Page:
Whether it’s a deadly cold snap or a hole in an Antarctic glacier or a terrifying new report, there seem to be constant reminders now of the dangers that climate change poses to humanity. Rep. Alexandria Ocasio-Cortez, D-N.Y., and Sen. Ed Markey, D-Mass., think they have a start to a solution. Thursday they are introducing a framework defining what they call a “Green New Deal” — what they foresee as a massive policy package that would remake the U.S. economy and, they hope, eliminate all U.S. carbon emissions. That’s a really big — potentially impossibly big — undertaking. Danielle Kurtzleben reports. (NPR)
Expect every year to be 'awful': Experts weigh how to protect B.C. public from wildfire smoke
If the last few years are any indication, wildfire smoke is becoming a fact of life in B.C. — and with that comes the inevitable questions about how it's affecting our health. As it turns out, the experts still have nearly as many questions as average British Columbians. On Wednesday, scientists from across North America gathered in Vancouver at a workshop organized by the B.C. Lung Association to share what they've learned so far and what they still need to figure out. One message came out loud and clear — the changing climate means we can expect longer and more severe fire seasons in the future, and we need to do what we can to protect public health. Bethany Lindsay reports. (CBC)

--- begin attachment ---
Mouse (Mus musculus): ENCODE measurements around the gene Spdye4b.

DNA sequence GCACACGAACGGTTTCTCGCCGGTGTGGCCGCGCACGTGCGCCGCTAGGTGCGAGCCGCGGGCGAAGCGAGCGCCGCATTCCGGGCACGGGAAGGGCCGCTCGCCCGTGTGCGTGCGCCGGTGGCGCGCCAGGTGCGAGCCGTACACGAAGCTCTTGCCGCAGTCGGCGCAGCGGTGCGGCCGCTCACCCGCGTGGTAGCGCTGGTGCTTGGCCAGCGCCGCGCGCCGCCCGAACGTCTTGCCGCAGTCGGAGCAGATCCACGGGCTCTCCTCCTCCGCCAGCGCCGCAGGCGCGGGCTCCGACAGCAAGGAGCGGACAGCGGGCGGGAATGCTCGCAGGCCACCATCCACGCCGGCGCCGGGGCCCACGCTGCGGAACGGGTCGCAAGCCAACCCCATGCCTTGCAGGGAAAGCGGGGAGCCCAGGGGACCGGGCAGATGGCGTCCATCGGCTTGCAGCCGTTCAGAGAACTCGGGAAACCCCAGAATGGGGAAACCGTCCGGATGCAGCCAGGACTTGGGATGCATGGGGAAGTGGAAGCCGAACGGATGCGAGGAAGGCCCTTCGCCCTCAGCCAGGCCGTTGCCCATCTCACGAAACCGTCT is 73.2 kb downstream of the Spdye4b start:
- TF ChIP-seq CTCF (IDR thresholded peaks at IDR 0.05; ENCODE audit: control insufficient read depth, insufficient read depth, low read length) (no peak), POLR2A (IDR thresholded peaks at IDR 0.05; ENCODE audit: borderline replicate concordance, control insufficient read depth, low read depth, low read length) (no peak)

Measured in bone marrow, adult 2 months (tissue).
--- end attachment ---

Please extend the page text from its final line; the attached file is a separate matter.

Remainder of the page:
Federal judge refuses to dismiss Puget Sound lawsuit against US Corps of Engineers
A federal judge on Tuesday rejected an attempt by the US Army Corps of Engineers to dismiss a lawsuit challenging their refusal to protect vulnerable shoreline along the Puget Sound. The lawsuit deals with tidal jurisdiction boundaries. A key aspect in this dispute is the measurement of high tide along the coast of the Puget Sound in Washington state. The Seattle District of the Corps uses the “mean higher high water” as a high tide line marker, but this level marker is alleged to be out of date according to more recent data. In fact, 25 percent of high tides exceed the current measure of high tide. Additionally, the use of this measurement is inconsistent with other West Coast Corps districts. The measure of high tide is relevant for the region because of ongoing shoreline armoring. According to the Clean Water Act, shoreline armoring projects require a permit if they are located below the high tide line. Due to the inaccurate tide measurement, armoring projects are being undertaken without proper review. Stephanie Sundier reports. (Jurist)